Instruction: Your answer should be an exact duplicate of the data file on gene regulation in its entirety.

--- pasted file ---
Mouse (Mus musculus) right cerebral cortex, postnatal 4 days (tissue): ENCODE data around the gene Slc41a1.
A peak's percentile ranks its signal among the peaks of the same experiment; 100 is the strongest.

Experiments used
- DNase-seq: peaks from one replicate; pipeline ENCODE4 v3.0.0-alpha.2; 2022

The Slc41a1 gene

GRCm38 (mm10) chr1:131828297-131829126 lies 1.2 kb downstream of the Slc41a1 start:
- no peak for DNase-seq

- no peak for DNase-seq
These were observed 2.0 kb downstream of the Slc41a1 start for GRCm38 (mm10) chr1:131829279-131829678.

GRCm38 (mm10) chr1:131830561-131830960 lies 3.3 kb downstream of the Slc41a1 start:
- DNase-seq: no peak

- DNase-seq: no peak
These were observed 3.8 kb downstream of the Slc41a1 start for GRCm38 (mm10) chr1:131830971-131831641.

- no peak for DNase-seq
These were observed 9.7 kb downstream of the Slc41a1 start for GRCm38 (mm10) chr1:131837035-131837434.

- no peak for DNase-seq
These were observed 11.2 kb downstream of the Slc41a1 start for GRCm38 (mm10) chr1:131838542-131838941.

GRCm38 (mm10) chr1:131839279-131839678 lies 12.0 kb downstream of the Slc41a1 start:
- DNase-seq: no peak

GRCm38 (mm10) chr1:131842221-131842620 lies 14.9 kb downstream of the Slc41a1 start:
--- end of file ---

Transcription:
Mouse (Mus musculus) right cerebral cortex, postnatal 4 days (tissue): ENCODE data around the gene Slc41a1.
A peak's percentile ranks its signal among the peaks of the same experiment; 100 is the strongest.

Experiments used
- DNase-seq: peaks from one replicate; pipeline ENCODE4 v3.0.0-alpha.2; 2022

The Slc41a1 gene

GRCm38 (mm10) chr1:131828297-131829126 lies 1.2 kb downstream of the Slc41a1 start:
- no peak for DNase-seq

- no peak for DNase-seq
These were observed 2.0 kb downstream of the Slc41a1 start for GRCm38 (mm10) chr1:131829279-131829678.

GRCm38 (mm10) chr1:131830561-131830960 lies 3.3 kb downstream of the Slc41a1 start:
- DNase-seq: no peak

- DNase-seq: no peak
These were observed 3.8 kb downstream of the Slc41a1 start for GRCm38 (mm10) chr1:131830971-131831641.

- no peak for DNase-seq
These were observed 9.7 kb downstream of the Slc41a1 start for GRCm38 (mm10) chr1:131837035-131837434.

- no peak for DNase-seq
These were observed 11.2 kb downstream of the Slc41a1 start for GRCm38 (mm10) chr1:131838542-131838941.

GRCm38 (mm10) chr1:131839279-131839678 lies 12.0 kb downstream of the Slc41a1 start:
- DNase-seq: no peak

GRCm38 (mm10) chr1:131842221-131842620 lies 14.9 kb downstream of the Slc41a1 start: